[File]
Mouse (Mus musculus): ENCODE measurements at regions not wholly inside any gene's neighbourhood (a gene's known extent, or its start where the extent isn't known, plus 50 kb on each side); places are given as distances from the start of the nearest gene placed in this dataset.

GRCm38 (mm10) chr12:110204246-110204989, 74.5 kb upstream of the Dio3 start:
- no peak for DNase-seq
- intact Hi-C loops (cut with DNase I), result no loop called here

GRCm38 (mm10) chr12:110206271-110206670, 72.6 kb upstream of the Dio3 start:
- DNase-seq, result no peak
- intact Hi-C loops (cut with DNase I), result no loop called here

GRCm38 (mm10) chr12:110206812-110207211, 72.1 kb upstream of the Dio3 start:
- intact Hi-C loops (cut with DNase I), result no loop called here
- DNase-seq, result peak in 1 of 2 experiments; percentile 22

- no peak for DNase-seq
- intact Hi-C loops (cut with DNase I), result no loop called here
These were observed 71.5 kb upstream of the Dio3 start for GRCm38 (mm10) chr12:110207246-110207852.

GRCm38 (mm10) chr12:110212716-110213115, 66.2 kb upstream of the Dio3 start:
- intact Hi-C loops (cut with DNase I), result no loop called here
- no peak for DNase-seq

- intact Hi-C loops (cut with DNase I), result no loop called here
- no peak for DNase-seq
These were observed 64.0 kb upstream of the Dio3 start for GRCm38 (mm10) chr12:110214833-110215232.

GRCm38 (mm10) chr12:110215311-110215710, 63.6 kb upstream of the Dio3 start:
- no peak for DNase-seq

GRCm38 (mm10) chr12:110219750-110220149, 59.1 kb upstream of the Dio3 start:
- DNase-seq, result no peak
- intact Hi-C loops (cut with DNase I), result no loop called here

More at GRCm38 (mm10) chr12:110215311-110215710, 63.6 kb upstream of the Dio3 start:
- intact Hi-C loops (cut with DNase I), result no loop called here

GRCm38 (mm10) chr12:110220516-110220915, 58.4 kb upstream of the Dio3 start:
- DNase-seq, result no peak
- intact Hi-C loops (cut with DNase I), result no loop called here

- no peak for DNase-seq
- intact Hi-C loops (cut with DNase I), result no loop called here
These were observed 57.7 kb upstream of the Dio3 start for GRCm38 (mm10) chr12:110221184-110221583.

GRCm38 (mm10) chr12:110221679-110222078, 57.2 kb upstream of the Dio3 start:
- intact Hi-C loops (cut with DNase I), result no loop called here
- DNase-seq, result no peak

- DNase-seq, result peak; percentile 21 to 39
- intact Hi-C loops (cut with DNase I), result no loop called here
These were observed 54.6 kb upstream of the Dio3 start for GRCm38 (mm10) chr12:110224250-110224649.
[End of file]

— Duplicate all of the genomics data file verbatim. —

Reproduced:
Mouse (Mus musculus): ENCODE measurements at regions not wholly inside any gene's neighbourhood (a gene's known extent, or its start where the extent isn't known, plus 50 kb on each side); places are given as distances from the start of the nearest gene placed in this dataset.

GRCm38 (mm10) chr12:110204246-110204989, 74.5 kb upstream of the Dio3 start:
- no peak for DNase-seq
- intact Hi-C loops (cut with DNase I), result no loop called here

GRCm38 (mm10) chr12:110206271-110206670, 72.6 kb upstream of the Dio3 start:
- DNase-seq, result no peak
- intact Hi-C loops (cut with DNase I), result no loop called here

GRCm38 (mm10) chr12:110206812-110207211, 72.1 kb upstream of the Dio3 start:
- intact Hi-C loops (cut with DNase I), result no loop called here
- DNase-seq, result peak in 1 of 2 experiments; percentile 22

- no peak for DNase-seq
- intact Hi-C loops (cut with DNase I), result no loop called here
These were observed 71.5 kb upstream of the Dio3 start for GRCm38 (mm10) chr12:110207246-110207852.

GRCm38 (mm10) chr12:110212716-110213115, 66.2 kb upstream of the Dio3 start:
- intact Hi-C loops (cut with DNase I), result no loop called here
- no peak for DNase-seq

- intact Hi-C loops (cut with DNase I), result no loop called here
- no peak for DNase-seq
These were observed 64.0 kb upstream of the Dio3 start for GRCm38 (mm10) chr12:110214833-110215232.

GRCm38 (mm10) chr12:110215311-110215710, 63.6 kb upstream of the Dio3 start:
- no peak for DNase-seq

GRCm38 (mm10) chr12:110219750-110220149, 59.1 kb upstream of the Dio3 start:
- DNase-seq, result no peak
- intact Hi-C loops (cut with DNase I), result no loop called here

More at GRCm38 (mm10) chr12:110215311-110215710, 63.6 kb upstream of the Dio3 start:
- intact Hi-C loops (cut with DNase I), result no loop called here

GRCm38 (mm10) chr12:110220516-110220915, 58.4 kb upstream of the Dio3 start:
- DNase-seq, result no peak
- intact Hi-C loops (cut with DNase I), result no loop called here

- no peak for DNase-seq
- intact Hi-C loops (cut with DNase I), result no loop called here
These were observed 57.7 kb upstream of the Dio3 start for GRCm38 (mm10) chr12:110221184-110221583.

GRCm38 (mm10) chr12:110221679-110222078, 57.2 kb upstream of the Dio3 start:
- intact Hi-C loops (cut with DNase I), result no loop called here
- DNase-seq, result no peak

- DNase-seq, result peak; percentile 21 to 39
- intact Hi-C loops (cut with DNase I), result no loop called here
These were observed 54.6 kb upstream of the Dio3 start for GRCm38 (mm10) chr12:110224250-110224649.